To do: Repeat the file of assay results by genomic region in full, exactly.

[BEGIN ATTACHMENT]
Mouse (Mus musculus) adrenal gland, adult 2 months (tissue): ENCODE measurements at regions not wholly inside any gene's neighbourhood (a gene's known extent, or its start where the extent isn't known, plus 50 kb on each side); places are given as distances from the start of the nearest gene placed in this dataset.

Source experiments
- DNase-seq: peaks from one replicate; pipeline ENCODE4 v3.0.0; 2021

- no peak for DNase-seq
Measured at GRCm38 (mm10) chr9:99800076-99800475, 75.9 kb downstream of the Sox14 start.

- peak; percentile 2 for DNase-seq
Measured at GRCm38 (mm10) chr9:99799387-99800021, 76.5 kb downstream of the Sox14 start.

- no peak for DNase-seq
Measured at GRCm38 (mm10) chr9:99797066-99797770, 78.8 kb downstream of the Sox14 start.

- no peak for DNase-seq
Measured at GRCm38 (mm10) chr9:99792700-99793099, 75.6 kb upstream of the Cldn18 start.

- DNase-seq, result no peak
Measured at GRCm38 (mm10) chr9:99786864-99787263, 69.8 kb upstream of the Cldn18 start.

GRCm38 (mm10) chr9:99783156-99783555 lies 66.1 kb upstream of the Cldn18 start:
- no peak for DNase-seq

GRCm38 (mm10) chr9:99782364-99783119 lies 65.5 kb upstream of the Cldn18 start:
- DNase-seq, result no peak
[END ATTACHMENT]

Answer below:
Mouse (Mus musculus) adrenal gland, adult 2 months (tissue): ENCODE measurements at regions not wholly inside any gene's neighbourhood (a gene's known extent, or its start where the extent isn't known, plus 50 kb on each side); places are given as distances from the start of the nearest gene placed in this dataset.

Source experiments
- DNase-seq: peaks from one replicate; pipeline ENCODE4 v3.0.0; 2021

- no peak for DNase-seq
Measured at GRCm38 (mm10) chr9:99800076-99800475, 75.9 kb downstream of the Sox14 start.

- peak; percentile 2 for DNase-seq
Measured at GRCm38 (mm10) chr9:99799387-99800021, 76.5 kb downstream of the Sox14 start.

- no peak for DNase-seq
Measured at GRCm38 (mm10) chr9:99797066-99797770, 78.8 kb downstream of the Sox14 start.

- no peak for DNase-seq
Measured at GRCm38 (mm10) chr9:99792700-99793099, 75.6 kb upstream of the Cldn18 start.

- DNase-seq, result no peak
Measured at GRCm38 (mm10) chr9:99786864-99787263, 69.8 kb upstream of the Cldn18 start.

GRCm38 (mm10) chr9:99783156-99783555 lies 66.1 kb upstream of the Cldn18 start:
- no peak for DNase-seq

GRCm38 (mm10) chr9:99782364-99783119 lies 65.5 kb upstream of the Cldn18 start:
- DNase-seq, result no peak